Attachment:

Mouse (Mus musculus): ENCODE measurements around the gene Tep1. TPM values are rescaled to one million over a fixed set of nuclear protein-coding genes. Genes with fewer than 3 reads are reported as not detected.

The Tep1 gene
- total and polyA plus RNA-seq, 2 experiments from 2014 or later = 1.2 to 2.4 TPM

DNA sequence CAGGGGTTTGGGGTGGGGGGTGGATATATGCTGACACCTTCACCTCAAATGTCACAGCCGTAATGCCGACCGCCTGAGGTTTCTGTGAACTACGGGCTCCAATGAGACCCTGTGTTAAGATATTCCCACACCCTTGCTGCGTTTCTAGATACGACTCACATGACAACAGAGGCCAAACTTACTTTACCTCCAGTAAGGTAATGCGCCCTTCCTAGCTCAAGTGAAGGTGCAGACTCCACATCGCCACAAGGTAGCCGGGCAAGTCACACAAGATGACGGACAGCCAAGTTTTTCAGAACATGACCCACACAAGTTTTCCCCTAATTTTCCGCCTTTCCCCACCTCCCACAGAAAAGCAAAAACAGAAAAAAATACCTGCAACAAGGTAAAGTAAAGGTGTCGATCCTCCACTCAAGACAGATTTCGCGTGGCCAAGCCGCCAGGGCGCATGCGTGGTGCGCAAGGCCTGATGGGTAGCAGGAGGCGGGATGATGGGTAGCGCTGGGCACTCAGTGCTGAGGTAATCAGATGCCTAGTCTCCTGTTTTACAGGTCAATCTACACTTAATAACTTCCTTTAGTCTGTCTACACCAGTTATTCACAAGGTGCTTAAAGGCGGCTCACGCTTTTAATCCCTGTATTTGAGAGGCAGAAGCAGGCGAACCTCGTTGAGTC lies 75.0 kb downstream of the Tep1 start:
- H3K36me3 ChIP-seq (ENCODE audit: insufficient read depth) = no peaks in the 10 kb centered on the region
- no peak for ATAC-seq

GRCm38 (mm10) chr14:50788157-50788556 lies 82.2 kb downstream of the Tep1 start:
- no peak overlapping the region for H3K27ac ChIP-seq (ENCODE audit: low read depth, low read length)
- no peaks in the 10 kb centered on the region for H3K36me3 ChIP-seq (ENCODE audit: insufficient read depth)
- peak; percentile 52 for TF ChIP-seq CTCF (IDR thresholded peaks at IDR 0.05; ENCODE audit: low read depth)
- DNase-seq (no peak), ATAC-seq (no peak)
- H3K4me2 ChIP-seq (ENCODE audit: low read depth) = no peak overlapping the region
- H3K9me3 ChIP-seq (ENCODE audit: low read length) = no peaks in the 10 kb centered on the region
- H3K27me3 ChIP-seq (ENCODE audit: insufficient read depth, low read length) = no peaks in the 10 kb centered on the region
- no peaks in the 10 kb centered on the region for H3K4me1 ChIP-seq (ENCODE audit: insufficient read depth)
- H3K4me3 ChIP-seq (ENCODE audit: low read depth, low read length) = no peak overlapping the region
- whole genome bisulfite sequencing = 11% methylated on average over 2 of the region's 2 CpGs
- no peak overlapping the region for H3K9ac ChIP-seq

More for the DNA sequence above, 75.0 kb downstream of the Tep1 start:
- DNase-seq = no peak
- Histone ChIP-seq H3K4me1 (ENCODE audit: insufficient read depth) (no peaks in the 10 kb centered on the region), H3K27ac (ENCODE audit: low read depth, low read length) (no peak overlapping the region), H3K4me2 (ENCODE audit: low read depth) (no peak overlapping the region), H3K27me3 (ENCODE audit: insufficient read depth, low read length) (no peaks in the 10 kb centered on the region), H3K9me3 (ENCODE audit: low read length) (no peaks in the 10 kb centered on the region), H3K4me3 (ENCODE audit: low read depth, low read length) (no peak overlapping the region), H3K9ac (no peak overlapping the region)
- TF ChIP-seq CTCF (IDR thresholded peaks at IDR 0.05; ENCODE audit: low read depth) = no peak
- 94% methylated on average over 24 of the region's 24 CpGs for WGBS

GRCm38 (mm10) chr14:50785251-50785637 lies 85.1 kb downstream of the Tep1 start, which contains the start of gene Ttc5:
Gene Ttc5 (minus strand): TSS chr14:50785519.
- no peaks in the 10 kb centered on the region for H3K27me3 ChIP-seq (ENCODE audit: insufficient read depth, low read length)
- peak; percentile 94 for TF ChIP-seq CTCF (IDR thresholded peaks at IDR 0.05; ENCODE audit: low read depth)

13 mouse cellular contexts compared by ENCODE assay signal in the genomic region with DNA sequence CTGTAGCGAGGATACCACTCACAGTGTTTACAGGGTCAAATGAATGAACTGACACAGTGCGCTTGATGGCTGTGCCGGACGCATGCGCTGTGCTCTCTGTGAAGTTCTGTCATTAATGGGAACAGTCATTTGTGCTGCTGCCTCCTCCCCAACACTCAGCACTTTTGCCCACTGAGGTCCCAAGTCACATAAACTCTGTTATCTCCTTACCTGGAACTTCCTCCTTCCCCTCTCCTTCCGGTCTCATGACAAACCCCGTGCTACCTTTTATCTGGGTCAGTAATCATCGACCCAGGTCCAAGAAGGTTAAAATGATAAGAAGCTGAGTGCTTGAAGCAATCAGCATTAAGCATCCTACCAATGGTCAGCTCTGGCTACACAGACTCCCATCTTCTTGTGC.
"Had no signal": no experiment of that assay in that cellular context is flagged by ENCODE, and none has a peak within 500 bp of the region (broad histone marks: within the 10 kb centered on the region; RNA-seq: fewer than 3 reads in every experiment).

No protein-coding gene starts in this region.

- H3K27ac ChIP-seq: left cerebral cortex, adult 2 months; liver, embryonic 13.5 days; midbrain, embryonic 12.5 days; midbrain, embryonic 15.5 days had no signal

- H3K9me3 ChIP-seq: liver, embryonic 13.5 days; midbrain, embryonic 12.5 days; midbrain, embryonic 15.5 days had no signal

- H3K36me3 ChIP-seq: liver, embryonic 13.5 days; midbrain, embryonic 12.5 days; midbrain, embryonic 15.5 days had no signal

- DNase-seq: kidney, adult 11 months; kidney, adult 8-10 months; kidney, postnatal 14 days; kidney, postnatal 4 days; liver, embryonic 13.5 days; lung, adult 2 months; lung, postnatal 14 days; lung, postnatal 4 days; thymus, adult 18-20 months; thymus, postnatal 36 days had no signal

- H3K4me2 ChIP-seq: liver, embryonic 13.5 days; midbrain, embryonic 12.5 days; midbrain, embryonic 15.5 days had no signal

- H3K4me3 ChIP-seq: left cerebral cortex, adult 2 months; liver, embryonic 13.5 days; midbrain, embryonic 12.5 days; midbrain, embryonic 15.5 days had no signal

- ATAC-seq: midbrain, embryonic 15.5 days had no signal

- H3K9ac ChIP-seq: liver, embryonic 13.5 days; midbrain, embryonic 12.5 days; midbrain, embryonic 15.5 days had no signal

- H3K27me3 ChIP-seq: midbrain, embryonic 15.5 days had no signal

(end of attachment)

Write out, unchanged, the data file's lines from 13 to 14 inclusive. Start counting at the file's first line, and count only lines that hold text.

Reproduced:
- H3K9me3 ChIP-seq (ENCODE audit: low read length) = no peaks in the 10 kb centered on the region
- H3K27me3 ChIP-seq (ENCODE audit: insufficient read depth, low read length) = no peaks in the 10 kb centered on the region